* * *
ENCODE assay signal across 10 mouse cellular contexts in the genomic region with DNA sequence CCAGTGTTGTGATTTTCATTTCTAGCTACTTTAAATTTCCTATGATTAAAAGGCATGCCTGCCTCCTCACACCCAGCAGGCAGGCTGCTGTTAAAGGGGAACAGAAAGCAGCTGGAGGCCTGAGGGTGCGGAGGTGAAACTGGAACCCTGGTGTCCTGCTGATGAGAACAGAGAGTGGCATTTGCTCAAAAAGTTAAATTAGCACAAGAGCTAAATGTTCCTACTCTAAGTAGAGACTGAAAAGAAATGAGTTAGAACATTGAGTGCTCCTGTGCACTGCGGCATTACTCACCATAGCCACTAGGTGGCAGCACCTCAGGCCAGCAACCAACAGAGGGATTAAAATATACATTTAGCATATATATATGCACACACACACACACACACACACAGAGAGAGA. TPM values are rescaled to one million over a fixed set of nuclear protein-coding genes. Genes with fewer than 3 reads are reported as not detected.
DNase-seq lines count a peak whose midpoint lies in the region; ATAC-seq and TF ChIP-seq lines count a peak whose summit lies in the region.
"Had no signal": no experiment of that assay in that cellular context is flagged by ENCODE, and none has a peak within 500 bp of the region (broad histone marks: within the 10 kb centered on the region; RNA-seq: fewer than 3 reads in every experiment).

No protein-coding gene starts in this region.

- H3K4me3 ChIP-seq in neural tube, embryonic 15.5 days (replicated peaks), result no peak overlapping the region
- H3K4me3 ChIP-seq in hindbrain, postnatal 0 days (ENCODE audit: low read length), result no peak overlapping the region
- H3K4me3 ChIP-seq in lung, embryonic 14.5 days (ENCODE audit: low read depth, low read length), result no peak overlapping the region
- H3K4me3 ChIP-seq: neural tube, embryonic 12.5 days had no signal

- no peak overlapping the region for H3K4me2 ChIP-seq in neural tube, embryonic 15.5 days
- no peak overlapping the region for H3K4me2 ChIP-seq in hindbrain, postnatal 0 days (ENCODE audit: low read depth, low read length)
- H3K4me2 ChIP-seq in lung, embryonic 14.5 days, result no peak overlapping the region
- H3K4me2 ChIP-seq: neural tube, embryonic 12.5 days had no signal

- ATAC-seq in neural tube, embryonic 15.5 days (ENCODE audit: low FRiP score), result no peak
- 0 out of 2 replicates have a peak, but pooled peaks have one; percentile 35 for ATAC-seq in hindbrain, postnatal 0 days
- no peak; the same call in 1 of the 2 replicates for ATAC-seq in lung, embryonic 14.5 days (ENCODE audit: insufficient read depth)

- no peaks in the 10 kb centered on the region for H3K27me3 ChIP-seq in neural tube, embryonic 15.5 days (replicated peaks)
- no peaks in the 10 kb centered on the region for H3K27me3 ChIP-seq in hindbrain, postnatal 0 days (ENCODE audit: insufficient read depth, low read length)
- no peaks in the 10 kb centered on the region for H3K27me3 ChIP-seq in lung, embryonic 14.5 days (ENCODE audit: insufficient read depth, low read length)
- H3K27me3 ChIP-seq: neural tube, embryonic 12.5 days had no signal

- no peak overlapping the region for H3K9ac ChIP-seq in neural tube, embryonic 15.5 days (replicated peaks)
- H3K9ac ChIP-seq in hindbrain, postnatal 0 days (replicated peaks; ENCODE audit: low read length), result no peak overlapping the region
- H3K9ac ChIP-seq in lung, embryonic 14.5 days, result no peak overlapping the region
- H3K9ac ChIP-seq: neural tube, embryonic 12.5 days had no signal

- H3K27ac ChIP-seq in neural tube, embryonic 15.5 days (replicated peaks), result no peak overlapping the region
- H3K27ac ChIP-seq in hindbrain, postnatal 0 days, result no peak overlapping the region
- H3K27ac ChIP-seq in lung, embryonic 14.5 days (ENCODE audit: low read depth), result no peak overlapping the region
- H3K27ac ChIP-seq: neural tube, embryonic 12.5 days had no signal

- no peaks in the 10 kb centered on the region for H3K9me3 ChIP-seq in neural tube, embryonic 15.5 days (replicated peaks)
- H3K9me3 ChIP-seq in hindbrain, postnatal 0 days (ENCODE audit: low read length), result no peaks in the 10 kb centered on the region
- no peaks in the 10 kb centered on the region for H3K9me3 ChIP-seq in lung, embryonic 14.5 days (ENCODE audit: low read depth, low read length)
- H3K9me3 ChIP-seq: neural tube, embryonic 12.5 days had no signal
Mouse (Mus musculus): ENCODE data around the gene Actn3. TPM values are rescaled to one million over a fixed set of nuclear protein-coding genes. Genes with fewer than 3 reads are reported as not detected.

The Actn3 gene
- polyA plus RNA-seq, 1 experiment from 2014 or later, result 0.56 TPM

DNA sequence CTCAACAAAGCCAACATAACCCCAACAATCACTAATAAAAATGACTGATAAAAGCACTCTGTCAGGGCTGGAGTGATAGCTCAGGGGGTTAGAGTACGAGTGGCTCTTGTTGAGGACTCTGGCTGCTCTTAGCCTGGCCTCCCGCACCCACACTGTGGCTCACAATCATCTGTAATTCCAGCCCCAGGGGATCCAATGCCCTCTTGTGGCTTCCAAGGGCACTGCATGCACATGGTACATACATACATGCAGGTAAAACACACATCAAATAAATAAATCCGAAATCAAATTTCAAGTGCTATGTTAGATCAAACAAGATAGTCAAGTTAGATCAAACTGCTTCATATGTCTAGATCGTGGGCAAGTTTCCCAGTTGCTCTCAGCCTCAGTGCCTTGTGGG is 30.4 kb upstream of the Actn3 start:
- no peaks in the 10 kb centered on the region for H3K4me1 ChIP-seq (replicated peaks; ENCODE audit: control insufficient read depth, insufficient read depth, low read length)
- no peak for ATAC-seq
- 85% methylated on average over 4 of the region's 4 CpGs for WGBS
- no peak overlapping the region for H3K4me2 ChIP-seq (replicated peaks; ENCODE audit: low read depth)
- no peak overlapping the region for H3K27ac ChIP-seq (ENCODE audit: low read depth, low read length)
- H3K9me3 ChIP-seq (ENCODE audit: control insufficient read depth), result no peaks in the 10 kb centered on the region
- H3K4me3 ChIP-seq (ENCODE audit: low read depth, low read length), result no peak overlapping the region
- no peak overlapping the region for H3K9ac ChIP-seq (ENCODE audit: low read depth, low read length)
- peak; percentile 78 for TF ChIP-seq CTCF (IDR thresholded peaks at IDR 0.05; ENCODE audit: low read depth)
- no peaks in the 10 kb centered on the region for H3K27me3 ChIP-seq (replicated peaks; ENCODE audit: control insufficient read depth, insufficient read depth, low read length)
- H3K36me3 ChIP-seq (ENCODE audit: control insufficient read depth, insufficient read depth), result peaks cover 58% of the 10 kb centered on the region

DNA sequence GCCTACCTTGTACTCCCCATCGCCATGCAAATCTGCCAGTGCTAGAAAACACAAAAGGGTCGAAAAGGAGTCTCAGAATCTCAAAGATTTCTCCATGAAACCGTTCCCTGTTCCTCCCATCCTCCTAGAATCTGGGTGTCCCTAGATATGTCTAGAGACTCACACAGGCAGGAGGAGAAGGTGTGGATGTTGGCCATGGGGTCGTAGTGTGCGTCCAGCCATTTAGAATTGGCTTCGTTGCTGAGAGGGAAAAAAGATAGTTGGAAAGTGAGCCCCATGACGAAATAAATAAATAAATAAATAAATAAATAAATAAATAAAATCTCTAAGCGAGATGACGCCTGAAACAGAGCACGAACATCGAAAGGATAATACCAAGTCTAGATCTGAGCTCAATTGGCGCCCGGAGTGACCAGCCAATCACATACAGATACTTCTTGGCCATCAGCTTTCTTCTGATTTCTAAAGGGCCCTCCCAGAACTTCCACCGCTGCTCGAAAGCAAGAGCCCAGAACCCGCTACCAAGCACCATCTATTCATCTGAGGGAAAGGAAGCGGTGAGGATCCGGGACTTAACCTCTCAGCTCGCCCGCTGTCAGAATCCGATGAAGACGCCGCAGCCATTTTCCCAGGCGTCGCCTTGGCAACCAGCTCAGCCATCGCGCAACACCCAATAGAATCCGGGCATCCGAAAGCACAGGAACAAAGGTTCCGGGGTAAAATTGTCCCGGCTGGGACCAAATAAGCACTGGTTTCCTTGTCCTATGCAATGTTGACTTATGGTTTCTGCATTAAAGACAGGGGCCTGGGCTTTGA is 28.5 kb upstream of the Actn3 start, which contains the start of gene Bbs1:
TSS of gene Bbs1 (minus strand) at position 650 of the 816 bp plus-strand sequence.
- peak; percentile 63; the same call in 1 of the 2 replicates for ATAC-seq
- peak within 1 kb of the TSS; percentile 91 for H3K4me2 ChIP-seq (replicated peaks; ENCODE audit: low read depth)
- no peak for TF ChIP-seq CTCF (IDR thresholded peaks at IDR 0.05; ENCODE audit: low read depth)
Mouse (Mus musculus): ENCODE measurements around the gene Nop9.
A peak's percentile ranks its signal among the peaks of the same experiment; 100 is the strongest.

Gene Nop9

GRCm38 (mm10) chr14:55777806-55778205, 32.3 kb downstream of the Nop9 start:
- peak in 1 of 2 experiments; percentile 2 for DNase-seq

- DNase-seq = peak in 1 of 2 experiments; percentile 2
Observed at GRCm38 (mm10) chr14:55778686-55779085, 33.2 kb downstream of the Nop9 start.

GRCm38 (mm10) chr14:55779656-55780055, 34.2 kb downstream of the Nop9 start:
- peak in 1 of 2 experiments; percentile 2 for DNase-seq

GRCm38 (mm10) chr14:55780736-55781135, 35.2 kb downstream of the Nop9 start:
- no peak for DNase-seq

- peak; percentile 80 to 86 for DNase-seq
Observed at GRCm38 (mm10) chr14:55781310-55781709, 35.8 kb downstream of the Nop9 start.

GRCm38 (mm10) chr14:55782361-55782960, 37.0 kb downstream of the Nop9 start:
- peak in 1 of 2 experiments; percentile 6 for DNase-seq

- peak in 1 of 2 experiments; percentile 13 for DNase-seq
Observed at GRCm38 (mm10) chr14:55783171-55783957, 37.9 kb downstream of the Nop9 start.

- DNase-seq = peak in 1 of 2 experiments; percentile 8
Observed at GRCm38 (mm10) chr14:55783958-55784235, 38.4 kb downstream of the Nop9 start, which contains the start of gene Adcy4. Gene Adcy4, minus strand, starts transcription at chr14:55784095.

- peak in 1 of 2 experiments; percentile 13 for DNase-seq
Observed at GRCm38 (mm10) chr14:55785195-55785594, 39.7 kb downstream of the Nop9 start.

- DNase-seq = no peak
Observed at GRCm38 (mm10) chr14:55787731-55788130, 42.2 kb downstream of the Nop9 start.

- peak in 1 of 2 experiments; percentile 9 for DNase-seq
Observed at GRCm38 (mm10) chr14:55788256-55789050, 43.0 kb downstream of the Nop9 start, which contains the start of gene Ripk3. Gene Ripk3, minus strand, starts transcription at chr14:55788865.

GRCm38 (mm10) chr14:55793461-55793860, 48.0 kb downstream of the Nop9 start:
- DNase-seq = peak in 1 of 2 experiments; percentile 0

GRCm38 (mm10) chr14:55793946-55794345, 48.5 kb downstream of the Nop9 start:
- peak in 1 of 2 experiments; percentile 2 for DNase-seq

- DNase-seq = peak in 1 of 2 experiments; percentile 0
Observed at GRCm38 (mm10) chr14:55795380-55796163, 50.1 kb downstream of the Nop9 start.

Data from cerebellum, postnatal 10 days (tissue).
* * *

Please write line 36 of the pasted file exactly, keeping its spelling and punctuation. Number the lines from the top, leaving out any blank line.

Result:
- no peaks in the 10 kb centered on the region for H3K4me1 ChIP-seq (replicated peaks; ENCODE audit: control insufficient read depth, insufficient read depth, low read length)